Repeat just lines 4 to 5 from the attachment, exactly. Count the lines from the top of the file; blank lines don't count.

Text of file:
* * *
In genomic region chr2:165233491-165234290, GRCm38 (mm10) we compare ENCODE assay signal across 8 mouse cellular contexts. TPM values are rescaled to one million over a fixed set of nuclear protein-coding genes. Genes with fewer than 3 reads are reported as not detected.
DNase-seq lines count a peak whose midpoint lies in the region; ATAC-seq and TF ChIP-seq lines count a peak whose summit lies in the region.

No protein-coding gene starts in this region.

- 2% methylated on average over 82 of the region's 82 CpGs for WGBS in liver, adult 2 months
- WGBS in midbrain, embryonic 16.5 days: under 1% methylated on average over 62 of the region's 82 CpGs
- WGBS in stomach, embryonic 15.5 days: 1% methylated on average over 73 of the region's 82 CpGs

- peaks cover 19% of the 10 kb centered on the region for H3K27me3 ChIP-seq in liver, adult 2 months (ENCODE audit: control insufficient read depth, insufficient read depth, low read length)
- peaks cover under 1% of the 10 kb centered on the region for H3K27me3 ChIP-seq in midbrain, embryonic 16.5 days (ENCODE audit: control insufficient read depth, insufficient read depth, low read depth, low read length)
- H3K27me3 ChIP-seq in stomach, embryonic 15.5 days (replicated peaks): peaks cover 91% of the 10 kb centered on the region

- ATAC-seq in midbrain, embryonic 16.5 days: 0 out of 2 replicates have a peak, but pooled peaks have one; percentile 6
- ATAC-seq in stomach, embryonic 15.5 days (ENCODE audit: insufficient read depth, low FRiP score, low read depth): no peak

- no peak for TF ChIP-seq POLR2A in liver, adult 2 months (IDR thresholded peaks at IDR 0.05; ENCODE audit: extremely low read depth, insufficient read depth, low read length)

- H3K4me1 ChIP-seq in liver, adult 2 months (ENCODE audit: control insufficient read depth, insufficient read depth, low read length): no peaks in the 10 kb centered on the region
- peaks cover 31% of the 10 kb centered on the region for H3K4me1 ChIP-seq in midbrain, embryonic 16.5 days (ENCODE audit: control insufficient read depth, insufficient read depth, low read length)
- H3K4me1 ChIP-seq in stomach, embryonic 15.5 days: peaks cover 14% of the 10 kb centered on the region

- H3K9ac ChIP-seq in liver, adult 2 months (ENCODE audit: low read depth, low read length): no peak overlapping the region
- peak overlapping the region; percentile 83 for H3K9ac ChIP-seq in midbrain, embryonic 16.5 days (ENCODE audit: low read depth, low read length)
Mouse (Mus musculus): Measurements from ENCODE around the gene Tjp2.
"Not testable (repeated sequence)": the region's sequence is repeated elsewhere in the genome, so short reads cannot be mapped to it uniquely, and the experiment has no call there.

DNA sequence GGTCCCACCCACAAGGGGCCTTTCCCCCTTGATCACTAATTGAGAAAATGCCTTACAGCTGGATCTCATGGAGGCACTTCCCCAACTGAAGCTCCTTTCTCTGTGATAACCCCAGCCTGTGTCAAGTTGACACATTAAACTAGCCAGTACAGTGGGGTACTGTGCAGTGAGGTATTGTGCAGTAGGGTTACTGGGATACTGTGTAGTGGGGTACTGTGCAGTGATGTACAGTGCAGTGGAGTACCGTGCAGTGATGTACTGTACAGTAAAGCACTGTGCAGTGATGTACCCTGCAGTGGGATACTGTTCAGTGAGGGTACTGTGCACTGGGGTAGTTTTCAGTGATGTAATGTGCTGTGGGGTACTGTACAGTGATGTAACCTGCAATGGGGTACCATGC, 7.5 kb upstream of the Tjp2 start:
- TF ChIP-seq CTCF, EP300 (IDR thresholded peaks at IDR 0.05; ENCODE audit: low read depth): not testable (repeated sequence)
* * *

- 2% methylated on average over 82 of the region's 82 CpGs for WGBS in liver, adult 2 months
- WGBS in midbrain, embryonic 16.5 days: under 1% methylated on average over 62 of the region's 82 CpGs